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Jest.js notes

<h1>Principal sources to learn Jest.js</h1>

Goals

  • Set up a testing environment with Jest
  • Implement unit tests using Jest
  • Configure Watch and Coverage in your project
  • Create mocks for test suites

What is Jest?

Jest is a JavaScript testing framework built by Facebook and primarily designed for React-based applications, but is also used with:

  • Babel
  • JavaScript
  • Node
  • Angular
  • Vue
  • NestJS
  • GraphQL

¿What is a test?

A test is a prove of work about some code I want to check its predictable functionality.

¿What types of tests exist?

  • Functional testing
    • Unit Testing: They are small tests on chunks of our code ensuring that they comply with what is desired.
  • Non Functional testing
<h1>1. Jest.js Introduction</h1>

1.1 Preparing our work environment

  1. git init to create our local repository

  2. npm init to preparing our ork environment

  3. npm install jest --save-dev to install Jest.js like a development dependencies

  4. Inside src folder, we create a test folder call it test by dev community standards.

  5. Inside test folder, the testing files have the next syntax name: prove-name.test.js

  6. Next we have to go to package.json file and add this test script:

  {
      "scripts": {
      "test": "jest"
    }
  }

We have two way to run our testing:

  • npm run test
  • npm test

To create a test, we use a function call test() that receives two parameters:

  1. A string that describes the behavior to test
  2. An anonymous function where we provide the behavior with a expect function and a matcher function
    • The expect() function is used every time you want to test a value. You will rarely call expect by itself. Instead, you will use expect along with a “matcher” function to assert something about a value.
    • The matcher() function let you test values in different ways. Find more Matchers.

Check the syntax in a simple example testing strings:

let str = 'Hello sexy';

test("Input have the word: Hello", ()=>{
  expect(str).toMatch(/Hello/);
  expect(str).toMatch(/sexy/);
})

When the test is success we can see a image like this:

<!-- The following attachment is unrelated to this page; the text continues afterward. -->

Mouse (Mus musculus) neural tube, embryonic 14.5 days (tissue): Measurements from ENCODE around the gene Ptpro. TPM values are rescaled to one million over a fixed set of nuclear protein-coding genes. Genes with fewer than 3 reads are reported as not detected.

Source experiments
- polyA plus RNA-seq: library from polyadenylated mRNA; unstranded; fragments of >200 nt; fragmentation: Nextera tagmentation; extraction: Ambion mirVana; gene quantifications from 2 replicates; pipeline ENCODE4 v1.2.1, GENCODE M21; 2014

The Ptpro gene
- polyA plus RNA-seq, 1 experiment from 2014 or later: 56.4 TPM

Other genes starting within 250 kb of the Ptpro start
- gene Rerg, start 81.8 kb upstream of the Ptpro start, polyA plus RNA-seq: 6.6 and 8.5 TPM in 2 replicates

1.2 Some unit testing examples

// =========== Str let str = 'Hello sexy'
test("Input have the word: Hello", ()=>{
  expect(str).toMatch(/Hello/);
  expect(str).toMatch(/sexy/);
})
// =========== Str Arrayslet fruits = ["Orange", "Apple", "Grapes"];
test("Is there fruits inside", ()=>{
  expect(fruits).toContain("Orange");
  expect(fruits).toContain("Apple");
  expect(fruits).toContain("Grapes");
})
// =========== Number
test("Input expect is greater than reference", ()=>{
  expect(10).toBeGreaterThan(9);
  expect(10).toBeGreaterThan(1);
})
// =========== Booleans
test("Is true",()=>{
  expect(true).toBeTruthy();
})
test("Is false",()=>{
  expect(false).toBeFalsy();
})

It’s common in JavaScript for code to run asynchronously. When you have code that runs asynchronously, Jest needs to know when the code it is testing has completed, before it can move on to another test. Jest has several ways to handle this.

// =========== CallBackslet reverseStr = (str, callBack)=>{
   callBack(str.split("").reverse().join(""))
}
test("reverse string",()=>{
  reverseStr('Jorge', (str)=>{
    expect(str).toBe("egroJ")
  })
})
// =========== Promiseconst reverseStr1 = (str)=>{
  returnnewPromise((resolve, reject)=>{
    if(!str){
      reject(Error("Error"))
    }
    resolve(str.split("").reverse().join(""))
  });
};

test("reverse str by Promise",()=>{
  return reverseStr1("ana")
    .then((str)=>{
      expect(str).toBe("ana")
    });
});
// =========== Async and Await
test("Reverse str by Async & Await", async ()=>{
  const string = await reverseStr1("ana");  
  expect(string).toBe("ana")
})

Useful tip testing a DataBase:

// =========== Functions runs after of before to run test// After: This Function let me run test with functions ran before the test 
afterEach(()=> console.log("After each test"));
afterAll(()=> console.log("After all test"));

// Before: 
beforeEach(()=> console.log("Before each test"));
beforeAll(()=> console.log("Before all test"));

1.3 Describe(), Watch y Coverage

the function Describe() let us creates a block that groups together several related tests, have the next syntax describe(name, fn) and inside the fn will be each related test.

describe("testing randomCity() functionality", ()=>{
  test("Return a random city from a Array", ()=>{
    expect(typeof(randomCity())).toBe("string")
  });
  test("Verify is Cali not exist", ()=>{
    expect(typeof(randomCity())).not.toMatch(/Cali/);
  });
})

Watch

In our package.json file we can create a script to run a watcher focusing in our tests, the script look like this:

"scripts": {
    "test": "jest",
    "test:watch": "jest --watch"
  },

When we run npm run test:watch the watcher run continuously and in the console we can see the next options:

Coverage

The line command is: test --coverage and generate a result like this…
watcher
and a folder call coverage, if we want to see deeply, is only run this file in our browser: coverage/Icov-report/index.html

watcher
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